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German Cabinet approves €400 million flood aid package

A house is completely torn open after the flood in Marienthal, Germany, Wednesday, July 21, 2021 (Thomas Frey/dpa via AP) 
Associated Press Reporter

Germany’s Cabinet has approved a roughly 400 million euro (£345.7 million) package of immediate aid for victims of last week’s floods and vowed to get started quickly on rebuilding the devastated areas.

Finance minister Olaf Scholz said that the package, financed half by the federal government and half by Germany’s state governments, to help people deal with the immediate aftermath of the flooding will be expanded if more money is needed.

“We will do what is necessary to help everyone immediately,” he said.

The government also expects to spend billions on rebuilding, but how much exactly will not be clear until authorities have a better overview of the extent of the damage.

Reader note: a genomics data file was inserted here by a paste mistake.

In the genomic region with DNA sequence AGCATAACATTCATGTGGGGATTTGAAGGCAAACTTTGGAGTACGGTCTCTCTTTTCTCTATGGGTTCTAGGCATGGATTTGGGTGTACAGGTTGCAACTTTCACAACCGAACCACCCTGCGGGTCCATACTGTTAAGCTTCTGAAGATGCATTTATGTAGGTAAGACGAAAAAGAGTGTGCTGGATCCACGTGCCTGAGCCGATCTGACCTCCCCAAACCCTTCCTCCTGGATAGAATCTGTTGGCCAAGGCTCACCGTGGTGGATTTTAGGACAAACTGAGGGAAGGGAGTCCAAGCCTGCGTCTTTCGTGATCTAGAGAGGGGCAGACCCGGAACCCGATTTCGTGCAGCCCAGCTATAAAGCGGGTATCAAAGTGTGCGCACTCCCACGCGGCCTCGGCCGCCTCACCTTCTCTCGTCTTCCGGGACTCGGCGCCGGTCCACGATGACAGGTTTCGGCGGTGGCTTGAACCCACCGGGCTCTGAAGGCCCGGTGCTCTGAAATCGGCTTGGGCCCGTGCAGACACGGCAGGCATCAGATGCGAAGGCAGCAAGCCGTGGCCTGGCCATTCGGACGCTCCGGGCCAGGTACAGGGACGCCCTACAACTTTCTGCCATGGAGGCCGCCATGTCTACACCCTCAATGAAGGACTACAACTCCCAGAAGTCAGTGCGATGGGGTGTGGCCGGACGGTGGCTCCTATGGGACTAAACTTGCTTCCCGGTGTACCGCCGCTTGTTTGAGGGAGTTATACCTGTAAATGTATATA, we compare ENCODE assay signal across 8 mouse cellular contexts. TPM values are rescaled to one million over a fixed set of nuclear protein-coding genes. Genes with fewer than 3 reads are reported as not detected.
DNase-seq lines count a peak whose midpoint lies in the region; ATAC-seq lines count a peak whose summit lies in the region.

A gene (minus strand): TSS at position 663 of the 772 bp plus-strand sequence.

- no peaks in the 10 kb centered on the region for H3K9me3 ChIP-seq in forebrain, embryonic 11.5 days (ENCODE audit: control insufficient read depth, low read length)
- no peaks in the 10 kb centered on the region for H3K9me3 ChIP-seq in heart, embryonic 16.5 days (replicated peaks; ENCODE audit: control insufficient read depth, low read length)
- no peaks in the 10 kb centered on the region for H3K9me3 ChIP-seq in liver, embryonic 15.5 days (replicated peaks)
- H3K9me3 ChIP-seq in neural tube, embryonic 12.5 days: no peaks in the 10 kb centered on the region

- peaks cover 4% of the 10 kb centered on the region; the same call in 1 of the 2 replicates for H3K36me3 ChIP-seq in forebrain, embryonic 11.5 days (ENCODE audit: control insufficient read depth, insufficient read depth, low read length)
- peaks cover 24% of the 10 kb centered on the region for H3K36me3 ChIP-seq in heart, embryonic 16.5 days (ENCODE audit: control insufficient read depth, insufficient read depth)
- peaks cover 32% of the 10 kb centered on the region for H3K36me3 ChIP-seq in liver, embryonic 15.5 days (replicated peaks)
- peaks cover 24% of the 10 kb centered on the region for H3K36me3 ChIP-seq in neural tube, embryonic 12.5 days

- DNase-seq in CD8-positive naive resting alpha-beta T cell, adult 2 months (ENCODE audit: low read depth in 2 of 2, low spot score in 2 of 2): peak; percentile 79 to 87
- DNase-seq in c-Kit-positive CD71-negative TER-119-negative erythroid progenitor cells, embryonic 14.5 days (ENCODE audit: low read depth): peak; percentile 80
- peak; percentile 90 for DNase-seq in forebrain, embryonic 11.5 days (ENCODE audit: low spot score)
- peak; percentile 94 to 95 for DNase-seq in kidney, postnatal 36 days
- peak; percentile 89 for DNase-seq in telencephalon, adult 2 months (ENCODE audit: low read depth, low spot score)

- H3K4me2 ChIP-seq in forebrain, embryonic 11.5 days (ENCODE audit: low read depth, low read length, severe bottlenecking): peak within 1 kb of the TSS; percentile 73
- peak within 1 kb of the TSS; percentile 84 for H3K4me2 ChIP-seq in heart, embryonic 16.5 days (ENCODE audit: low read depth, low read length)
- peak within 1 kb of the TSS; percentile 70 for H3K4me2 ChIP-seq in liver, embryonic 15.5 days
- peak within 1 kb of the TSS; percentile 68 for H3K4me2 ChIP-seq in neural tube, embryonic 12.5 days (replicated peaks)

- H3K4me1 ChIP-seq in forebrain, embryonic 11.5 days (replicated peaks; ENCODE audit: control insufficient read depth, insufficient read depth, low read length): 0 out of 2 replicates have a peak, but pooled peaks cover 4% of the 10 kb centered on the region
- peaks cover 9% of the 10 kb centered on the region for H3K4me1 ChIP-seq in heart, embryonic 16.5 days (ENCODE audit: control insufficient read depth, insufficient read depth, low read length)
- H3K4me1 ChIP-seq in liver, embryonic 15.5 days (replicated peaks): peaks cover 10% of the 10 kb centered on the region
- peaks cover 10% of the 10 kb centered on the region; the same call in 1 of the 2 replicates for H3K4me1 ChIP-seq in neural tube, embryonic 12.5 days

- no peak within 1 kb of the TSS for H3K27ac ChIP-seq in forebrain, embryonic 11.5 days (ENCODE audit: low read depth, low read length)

Mr Scholz said that reconstruction efforts will get under way without delay.

Visiting the badly damaged town of Bad Muenstereifel on Tuesday, chancellor Angela Merkel said that “we will do everything … so that the money comes quickly to people who often have nothing left but the clothes on their backs”.

“I hope this is a question of days,” she added.

As for the long-term reconstruction effort, she said, restoring infrastructure “will take more than a few months,” pointing to the many bridges destroyed.

At least 171 people were killed in Germany when small rivers swelled quickly into raging torrents after persistent downpours last week, well over half of them in Ahrweiler county, near Bonn.

Another 31 died in neighbouring Belgium, bringing the death toll in both countries to 202.

Germany has recent experience with major floods that hit swathes of the country’s east in 2002 and 2013, causing extensive and costly damage.

However, the death tolls were particularly high in last week’s floods, which were the worst in living memory in the areas they hit.

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